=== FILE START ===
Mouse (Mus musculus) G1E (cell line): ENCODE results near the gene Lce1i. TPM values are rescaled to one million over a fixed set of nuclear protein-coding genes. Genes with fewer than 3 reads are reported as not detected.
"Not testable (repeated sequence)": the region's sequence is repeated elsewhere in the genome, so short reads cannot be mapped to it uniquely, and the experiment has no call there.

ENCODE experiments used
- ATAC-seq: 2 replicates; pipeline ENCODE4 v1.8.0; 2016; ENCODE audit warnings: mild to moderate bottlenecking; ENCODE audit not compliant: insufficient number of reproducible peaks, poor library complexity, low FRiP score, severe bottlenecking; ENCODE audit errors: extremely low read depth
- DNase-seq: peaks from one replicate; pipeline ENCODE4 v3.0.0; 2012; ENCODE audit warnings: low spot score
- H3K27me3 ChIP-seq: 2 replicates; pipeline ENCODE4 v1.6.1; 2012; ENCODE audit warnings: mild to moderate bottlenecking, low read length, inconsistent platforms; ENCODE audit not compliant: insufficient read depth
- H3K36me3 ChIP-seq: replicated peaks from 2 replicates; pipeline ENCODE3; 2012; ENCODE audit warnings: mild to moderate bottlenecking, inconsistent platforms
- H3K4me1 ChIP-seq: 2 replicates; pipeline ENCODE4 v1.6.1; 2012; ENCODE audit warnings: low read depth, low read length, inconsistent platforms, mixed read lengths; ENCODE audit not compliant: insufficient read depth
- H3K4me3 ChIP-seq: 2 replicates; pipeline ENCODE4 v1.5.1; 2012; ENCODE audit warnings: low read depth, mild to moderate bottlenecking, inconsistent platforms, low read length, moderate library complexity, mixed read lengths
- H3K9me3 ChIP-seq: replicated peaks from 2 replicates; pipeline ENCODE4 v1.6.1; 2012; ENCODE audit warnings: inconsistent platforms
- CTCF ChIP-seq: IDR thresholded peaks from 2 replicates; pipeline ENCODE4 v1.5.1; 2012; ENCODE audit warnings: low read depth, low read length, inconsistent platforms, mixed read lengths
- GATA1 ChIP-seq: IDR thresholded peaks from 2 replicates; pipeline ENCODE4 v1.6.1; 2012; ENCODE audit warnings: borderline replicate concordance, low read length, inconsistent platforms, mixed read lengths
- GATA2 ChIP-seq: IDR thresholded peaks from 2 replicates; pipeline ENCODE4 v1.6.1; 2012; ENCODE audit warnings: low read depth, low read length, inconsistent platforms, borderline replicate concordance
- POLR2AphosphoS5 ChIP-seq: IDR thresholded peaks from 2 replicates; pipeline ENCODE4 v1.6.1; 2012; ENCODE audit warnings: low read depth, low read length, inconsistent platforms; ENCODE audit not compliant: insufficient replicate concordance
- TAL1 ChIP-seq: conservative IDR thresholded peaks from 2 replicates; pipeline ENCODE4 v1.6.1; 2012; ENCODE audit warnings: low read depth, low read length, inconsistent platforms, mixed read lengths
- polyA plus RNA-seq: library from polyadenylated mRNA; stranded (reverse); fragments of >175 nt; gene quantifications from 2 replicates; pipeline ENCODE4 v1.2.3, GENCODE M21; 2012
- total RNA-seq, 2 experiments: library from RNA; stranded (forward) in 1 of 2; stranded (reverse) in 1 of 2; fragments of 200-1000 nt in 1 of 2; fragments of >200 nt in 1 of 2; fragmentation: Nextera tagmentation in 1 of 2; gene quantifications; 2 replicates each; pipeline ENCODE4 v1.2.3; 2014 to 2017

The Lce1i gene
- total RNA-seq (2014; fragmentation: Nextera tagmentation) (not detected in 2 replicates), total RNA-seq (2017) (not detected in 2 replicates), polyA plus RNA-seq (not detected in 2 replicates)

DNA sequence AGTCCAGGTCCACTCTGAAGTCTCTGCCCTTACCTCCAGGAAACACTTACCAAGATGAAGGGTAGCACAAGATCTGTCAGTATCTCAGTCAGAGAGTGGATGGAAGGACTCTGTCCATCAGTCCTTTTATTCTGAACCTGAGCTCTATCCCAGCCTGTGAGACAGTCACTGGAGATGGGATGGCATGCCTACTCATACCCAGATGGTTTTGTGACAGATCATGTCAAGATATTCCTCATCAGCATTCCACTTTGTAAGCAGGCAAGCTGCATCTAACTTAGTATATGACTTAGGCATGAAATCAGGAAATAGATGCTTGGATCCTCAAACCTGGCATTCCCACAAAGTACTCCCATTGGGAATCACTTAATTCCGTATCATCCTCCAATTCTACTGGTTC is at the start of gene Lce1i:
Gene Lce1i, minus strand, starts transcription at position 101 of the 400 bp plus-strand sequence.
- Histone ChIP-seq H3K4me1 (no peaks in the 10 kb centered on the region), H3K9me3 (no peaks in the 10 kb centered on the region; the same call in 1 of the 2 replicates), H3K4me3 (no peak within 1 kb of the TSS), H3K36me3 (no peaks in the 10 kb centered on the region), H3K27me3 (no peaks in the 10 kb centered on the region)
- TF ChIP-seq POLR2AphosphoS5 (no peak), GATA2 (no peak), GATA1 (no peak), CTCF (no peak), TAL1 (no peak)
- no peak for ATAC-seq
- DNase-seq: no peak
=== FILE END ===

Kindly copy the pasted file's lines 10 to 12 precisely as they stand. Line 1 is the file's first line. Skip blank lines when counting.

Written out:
- H3K9me3 ChIP-seq: replicated peaks from 2 replicates; pipeline ENCODE4 v1.6.1; 2012; ENCODE audit warnings: inconsistent platforms
- CTCF ChIP-seq: IDR thresholded peaks from 2 replicates; pipeline ENCODE4 v1.5.1; 2012; ENCODE audit warnings: low read depth, low read length, inconsistent platforms, mixed read lengths
- GATA1 ChIP-seq: IDR thresholded peaks from 2 replicates; pipeline ENCODE4 v1.6.1; 2012; ENCODE audit warnings: borderline replicate concordance, low read length, inconsistent platforms, mixed read lengths